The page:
"What happens if, suppose, 'I don't get as much of that, can I get some of this? What are you going to give up if we have to give up a little more and if you give up something, how do I give you credit for that?' Those kinds of things are best done with our lawyers and financial guys in a room somewhere. Just lock 'em up until they come up with something that everybody agrees to," said Lynch, who once helped rebuild Baghdad.

That Harrisburg has been sharply divided is an understatement.

 Three times in 2011 the City Council defeated a state-sponsored financial recovery plan that Thompson supported, all by 4-3 votes. The mayor responded through the city's website by calling the four "unfit to hold office." Thompson and the city's controller, Dan Miller - who favors a bankruptcy filing - don't speak to one another. Miller challenged Thompson in a Democratic mayoral primary that bookstore owner Eric Papenfuse won. Miller will decide this month whether to run as a Republican, having secured enough GOP votes.

Thompson's supporters say she inherited a major mess from Reed while critics call her ill-tempered and divisive. One member of the Harrisburg Authority public works agency, William Cluck, called Thompson "mentally ill" on a local video.

"I am not a math person, and even for me, the math part of this Harrisburg problem has been much easier than the people problem," said Lynch. "Make no mistake, people have very strong positions and very strong feelings and very strong biases that all need to be taken into account."

Thompson, who lost the Democratic primary in her re-election attempt, sees a debt deal as a chance to leave office on a high. "I want it to be my legacy, and it will be," she said.

On Wednesday, the City Council will return from its summer break to introduce bills intended to move the debt agreement along. They have scheduled final approval for Aug. 27. Their legislation includes extending the 2% earned-income tax rate. Firefighters union approval of local contracts is needed.

"This is an important step in achieving that goal and I appreciate the parties coming together to get there. The receiver is using the same playbook that City Council used in trying to negotiate with the creditors and it is getting results," said Councilman Brad Koplinski, a Democrat who is running for lieutenant governor on a platform of helping distressed communities.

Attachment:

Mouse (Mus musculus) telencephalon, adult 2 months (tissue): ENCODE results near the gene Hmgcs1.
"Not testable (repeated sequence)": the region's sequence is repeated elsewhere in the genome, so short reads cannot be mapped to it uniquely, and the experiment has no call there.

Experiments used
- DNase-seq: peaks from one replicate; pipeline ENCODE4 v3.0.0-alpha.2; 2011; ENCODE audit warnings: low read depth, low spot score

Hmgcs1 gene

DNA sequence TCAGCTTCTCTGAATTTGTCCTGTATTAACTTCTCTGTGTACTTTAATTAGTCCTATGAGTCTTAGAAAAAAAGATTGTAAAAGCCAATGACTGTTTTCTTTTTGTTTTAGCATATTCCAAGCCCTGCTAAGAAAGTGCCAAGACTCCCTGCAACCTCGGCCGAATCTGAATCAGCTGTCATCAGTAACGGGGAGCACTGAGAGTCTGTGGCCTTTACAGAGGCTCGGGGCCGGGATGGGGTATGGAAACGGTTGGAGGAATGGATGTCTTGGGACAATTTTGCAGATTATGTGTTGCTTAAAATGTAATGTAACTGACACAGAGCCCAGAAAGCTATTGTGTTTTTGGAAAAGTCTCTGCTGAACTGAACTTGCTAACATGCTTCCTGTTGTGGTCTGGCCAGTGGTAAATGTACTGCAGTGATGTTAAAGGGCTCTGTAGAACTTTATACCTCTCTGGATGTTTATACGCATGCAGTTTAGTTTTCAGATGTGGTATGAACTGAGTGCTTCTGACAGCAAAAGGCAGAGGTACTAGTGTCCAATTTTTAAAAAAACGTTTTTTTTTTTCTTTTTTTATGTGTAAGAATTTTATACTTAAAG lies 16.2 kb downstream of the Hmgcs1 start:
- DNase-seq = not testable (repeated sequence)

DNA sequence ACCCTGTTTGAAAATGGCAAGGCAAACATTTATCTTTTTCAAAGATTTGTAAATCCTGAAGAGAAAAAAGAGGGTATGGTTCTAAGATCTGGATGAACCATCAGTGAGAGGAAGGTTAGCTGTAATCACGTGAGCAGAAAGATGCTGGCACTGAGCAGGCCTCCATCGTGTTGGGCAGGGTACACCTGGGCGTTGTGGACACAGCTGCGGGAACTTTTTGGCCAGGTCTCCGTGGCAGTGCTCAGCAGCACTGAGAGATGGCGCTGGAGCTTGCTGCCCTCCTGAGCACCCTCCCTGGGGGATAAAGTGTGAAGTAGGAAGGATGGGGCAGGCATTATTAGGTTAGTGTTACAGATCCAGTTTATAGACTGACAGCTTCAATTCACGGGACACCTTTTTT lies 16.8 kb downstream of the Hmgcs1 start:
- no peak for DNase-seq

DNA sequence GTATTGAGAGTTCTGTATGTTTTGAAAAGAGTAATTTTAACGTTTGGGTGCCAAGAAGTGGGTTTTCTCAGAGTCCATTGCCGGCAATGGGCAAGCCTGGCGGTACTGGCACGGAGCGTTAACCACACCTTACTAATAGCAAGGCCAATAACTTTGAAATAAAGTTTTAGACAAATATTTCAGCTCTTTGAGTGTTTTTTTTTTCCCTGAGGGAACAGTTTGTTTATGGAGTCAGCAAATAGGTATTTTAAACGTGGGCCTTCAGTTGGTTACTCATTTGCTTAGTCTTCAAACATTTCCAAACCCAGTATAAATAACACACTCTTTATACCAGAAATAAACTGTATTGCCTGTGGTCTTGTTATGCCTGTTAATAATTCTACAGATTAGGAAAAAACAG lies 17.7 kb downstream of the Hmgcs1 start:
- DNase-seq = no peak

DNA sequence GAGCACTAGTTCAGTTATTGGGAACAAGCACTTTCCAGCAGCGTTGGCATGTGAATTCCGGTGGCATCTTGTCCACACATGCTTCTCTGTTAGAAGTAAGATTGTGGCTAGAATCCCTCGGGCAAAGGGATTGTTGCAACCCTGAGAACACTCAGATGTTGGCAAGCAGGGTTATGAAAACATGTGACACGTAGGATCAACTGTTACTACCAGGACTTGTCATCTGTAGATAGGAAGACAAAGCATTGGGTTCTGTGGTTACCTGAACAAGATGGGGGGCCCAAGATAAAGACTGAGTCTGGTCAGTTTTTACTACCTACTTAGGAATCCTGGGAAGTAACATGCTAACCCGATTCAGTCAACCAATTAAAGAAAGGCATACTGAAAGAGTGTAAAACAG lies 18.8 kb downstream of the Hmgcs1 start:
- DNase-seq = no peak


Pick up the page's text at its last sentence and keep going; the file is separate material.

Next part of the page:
In addition, state lawmakers are working on an aid package to help defray Harrisburg's stranded deficit — the amount by which operational costs exceed revenues.

The Securities and Exchange Commission three months ago charged Harrisburg with securities fraud for lying about its deteriorating finances. Harrisburg settled with the SEC by agreeing to fully disclose financial information in the future. The agreement involved no fines or prison time.

Koplinski, a former SEC attorney, called on federal and state agencies to continue to aggressively investigate the complex web of transactions, including swap deals, that made Harrisburg such a financial basket case.

"It is important that we don't lose sight that the system that put us into this mess is broken and we must continue to demand that the various law enforcement agencies investigate how Harrisburg got here and take steps to insure that this cannot happen again anywhere in the commonwealth," said Koplinski. "Those that got rich from getting Harrisburg into this situation should pay their fair share to take the burden off the taxpayers of Harrisburg."